The surf was rough in Ocean City, Md., Friday thanks to Hurricane Earl.
Ocean City dodged a "cannonball" when Hurricane Earl weakened and veered off to sea, Maryland Gov. Martin O'Malley said as he cast an early vote in the primary election Friday.
The resort city is doing well, O'Malley said. The state was ready for a hurricane, but Earl veered away from the town just as the Labor Day weekend was starting, making Earl the best hurricane one could hope for, he said.
Earl did make enough waves to prove too tempting for at least one surfer. An unidentified man received two $300 citations for violating restrictions on swimming and surfing because of the hurricane.
Earl's been moving farther out into the ocean, bringing less damage to the mid-Atlantic coast than originally feared. A Friday morning forecast showed the hurricane tracking farther off shore than predicted earlier. At 2 p.m., Earl was producing sustained 80 mph winds. It's not likely to strengthen as it continues its north-northeast track.
A spokesman for the Maryland Emergency Management Agency said that was good news, and that fears of possible tidal flooding in
the lower Chesapeake Bay had subsided.
Conditions remained relatively quiet Friday morning in Ocean City, the only part of the state that officials said they were really concerned about. It rained through much of the day, but skies were clearing by late afternoon, making for quite a pleasant beach evening. And a tropical storm warning for the Ocean City area was dropped Friday afternoon.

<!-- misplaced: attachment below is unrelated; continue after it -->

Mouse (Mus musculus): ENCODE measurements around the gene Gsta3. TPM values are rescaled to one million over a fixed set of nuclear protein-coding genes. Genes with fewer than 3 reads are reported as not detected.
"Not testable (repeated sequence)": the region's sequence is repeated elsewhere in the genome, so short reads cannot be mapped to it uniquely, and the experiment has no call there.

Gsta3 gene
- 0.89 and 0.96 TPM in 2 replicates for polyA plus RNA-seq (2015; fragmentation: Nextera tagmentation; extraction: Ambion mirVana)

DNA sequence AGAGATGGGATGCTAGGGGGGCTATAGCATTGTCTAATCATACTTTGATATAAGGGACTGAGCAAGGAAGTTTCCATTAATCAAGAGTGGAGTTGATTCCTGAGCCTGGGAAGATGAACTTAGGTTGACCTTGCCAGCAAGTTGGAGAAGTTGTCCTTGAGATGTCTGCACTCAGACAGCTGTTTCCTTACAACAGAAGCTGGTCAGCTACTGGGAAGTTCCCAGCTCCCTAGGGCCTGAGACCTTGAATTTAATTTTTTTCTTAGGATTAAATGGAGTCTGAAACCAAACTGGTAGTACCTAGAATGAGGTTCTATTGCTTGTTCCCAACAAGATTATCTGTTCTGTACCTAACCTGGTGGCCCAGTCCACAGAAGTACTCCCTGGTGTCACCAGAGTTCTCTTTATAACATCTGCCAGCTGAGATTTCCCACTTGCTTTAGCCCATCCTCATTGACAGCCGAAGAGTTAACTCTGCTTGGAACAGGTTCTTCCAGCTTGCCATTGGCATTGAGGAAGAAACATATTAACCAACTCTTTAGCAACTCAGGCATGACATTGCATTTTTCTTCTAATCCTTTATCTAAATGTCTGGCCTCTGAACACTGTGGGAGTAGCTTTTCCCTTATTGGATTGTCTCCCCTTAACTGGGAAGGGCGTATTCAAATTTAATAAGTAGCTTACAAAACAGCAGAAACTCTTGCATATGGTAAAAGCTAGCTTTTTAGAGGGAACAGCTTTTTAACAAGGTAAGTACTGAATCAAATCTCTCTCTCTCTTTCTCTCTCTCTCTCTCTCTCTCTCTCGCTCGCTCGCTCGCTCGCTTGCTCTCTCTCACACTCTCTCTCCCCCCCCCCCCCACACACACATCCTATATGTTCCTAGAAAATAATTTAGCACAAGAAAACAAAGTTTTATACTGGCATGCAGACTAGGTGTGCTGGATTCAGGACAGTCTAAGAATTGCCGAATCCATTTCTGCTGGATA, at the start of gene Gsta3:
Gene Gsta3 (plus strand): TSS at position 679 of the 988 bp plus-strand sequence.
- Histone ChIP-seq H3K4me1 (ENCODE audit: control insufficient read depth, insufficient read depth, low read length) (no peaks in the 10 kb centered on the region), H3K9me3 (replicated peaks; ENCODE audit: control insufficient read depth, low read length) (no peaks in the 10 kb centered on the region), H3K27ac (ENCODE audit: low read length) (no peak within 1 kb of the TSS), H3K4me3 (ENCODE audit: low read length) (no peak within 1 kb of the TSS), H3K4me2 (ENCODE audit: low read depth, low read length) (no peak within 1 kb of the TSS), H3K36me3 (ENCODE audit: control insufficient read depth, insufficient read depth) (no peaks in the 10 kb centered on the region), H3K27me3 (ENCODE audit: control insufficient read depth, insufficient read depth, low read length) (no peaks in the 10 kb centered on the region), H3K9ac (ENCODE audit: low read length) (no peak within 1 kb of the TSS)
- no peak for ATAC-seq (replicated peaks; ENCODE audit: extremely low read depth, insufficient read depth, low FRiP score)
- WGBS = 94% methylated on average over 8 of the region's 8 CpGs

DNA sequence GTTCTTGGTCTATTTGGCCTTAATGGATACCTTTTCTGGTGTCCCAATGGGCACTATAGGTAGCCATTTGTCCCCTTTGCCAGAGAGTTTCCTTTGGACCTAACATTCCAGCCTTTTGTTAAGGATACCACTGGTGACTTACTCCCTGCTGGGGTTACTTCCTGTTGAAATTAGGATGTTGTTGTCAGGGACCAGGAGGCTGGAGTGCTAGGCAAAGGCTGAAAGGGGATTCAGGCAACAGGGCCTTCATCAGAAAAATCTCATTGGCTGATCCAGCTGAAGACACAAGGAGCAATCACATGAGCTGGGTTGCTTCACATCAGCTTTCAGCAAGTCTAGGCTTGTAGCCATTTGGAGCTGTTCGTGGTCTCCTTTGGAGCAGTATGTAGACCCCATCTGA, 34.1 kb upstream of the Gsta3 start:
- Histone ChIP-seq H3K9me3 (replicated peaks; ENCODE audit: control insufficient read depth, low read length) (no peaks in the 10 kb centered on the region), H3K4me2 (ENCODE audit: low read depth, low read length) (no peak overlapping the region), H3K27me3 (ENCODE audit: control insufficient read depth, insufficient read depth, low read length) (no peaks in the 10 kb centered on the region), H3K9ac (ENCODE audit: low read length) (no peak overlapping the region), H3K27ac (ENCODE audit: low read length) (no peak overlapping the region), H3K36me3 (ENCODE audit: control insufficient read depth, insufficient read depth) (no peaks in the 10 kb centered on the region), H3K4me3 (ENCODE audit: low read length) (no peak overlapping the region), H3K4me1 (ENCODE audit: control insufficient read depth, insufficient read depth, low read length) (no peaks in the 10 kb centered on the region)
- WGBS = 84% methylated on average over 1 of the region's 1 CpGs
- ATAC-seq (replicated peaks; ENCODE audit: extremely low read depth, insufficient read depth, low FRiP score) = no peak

And after 5 p.m., surfers got the go ahead to ride the waves.
Virginia Impact: Rain, Wind, Not Much Damage
Hurricane Earl also lashed Virginia's coast with winds and a pelting rain Friday but left little destruction in its wake.
"Thank goodness we dodged a bullet on this one," said Bob Batcher, a spokesman for the city of Norfolk, which is often subject to flooding but escaped with only a couple streets under water. The city opened its floodgates as Earl's threat diminished.
With hurricane season in full swing, officials said Earl's fierce early forecasts helped the state put its emergency plans to a no-fuss test.
"A lot of people were paying attention to this storm," said Bob Spieldenner of the Virginia Department of Emergency Management. "I think everybody saw that they have to get ready."
Virginia Beach officials, mindful of a lucrative Labor Day weekend, studied the forecast on Thursday and decided Earl would be a distant memory before the Village People and a lineup of other acts began performing along the boardwalk Friday night and into the weekend.
They guessed right.
The resort city of 430,000 began to stir to life early Friday as visitors began heading to the boardwalk and the beach to view wind-sheered waves rolling in.
The few shop owners who had boarded up windows were removing sheets of plywood, and some sandbags were yet to be removed from the entrances of a few stores.